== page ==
Civil Engineering/Question from the TV show CSI
Hello. My name is Jon and I'm a researcher for the American TV show CSI: Crime Scene Investigation. I'm not sure if you've heard of our show but it's my job to make sure our scripts are as accurate as possible, and to achieve this goal I often rely on professionals such as yourself.
The reason I'm contacting you is in the hopes you can help us with a question for our next episode about bridges and steel.
We find steel evidence and want to be able to say it was from a bridge. Could you tell us what properties steel particulates from a bridge could have that could help tell us that those particulates were from metal that was near a body of water?
Would those steel particulates be different than other steel?
Or would the steel in a bridge be treated/mixed with a specific "rust retardant" that could tell us it was bridge steel?
My understanding is that some bridges are painted to help protect them from the high salt content in the air which can cause the steel to corrode or rust. If we found some of that paint from a bridge that served that purpose, what would it look like under the mass spec?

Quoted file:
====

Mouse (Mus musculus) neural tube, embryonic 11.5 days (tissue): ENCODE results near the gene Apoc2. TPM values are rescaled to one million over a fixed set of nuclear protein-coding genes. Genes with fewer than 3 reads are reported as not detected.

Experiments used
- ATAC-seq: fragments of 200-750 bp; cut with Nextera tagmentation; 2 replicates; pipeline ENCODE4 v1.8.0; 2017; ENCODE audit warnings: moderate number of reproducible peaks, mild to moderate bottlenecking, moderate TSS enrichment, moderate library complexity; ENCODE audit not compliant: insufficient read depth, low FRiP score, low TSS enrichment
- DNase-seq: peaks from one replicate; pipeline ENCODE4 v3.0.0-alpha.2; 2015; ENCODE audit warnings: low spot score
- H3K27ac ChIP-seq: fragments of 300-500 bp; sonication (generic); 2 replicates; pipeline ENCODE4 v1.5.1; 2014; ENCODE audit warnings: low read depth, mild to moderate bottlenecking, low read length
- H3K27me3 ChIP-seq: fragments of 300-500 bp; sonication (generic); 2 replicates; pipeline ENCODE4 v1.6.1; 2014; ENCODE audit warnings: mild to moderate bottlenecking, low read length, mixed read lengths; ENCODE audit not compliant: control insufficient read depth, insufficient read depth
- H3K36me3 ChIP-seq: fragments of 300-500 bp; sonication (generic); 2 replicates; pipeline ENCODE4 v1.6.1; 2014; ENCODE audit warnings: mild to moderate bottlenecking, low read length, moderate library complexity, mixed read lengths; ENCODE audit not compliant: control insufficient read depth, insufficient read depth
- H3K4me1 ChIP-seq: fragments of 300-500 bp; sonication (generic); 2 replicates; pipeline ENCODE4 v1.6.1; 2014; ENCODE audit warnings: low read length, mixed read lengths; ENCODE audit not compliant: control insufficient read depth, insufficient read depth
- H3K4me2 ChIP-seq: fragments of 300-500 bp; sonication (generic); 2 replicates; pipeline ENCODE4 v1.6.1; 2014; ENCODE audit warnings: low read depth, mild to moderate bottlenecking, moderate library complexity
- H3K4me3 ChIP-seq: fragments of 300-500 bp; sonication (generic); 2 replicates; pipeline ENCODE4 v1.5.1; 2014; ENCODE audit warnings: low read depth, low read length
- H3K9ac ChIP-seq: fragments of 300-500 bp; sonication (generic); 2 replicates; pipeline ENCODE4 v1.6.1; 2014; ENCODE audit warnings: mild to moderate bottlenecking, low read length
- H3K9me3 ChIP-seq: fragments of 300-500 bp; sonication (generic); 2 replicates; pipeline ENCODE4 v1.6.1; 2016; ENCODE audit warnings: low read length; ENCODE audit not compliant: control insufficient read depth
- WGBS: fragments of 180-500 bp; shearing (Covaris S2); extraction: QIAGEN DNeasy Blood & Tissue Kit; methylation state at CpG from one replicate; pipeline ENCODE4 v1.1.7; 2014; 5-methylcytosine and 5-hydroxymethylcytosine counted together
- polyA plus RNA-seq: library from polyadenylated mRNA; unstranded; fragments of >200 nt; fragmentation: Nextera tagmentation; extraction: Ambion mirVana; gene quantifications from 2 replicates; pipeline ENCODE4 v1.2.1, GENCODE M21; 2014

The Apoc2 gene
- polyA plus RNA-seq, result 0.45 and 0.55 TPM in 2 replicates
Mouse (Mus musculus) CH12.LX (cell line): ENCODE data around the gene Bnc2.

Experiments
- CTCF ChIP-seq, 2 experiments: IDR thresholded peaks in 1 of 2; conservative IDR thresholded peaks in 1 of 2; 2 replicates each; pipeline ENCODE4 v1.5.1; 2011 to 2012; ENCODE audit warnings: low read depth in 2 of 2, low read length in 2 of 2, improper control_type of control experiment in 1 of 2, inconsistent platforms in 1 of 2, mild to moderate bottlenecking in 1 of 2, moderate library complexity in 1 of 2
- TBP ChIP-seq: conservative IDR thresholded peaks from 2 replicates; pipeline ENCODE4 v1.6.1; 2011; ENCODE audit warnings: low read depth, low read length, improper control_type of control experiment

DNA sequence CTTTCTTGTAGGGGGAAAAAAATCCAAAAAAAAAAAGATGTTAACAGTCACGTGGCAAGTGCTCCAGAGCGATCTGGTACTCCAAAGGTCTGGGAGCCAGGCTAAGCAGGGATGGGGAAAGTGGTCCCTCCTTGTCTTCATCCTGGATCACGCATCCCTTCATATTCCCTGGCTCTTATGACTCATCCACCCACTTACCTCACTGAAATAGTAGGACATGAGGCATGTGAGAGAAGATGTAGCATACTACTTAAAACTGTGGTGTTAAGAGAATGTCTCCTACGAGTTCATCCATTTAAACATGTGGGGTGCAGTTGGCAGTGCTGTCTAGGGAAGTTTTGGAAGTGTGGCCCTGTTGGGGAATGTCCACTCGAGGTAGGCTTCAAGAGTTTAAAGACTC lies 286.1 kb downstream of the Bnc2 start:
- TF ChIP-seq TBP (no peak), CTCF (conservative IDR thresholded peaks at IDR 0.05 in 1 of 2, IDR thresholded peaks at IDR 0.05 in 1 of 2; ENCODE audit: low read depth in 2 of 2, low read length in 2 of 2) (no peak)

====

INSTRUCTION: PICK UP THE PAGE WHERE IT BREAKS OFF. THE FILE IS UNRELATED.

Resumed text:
I'm sure a lot of this is guesswork, or perhaps outside your area of expertise. But we truly appreciate any help you can provide.
I list some probable causes :
1- Local or total corrosion of steel due to environmental effects.
2- Laminarity of steel due to defects in steel: In this situation steel is prone to fail under loading along specific layers.
3- Exploding of bolts caps due to fatigue effects.
4- Low quality of steel due to high carbon content( old bridges) will result to porosity and corrosion and brittleness eligibility.
Fatigue is the essential source of bridges loading and failure. The combination of brittleness of steel due to its low quality and fatigue effect may result to brittle failure like what you seem to have observed.
Please don't hesitate to ask me further if needed.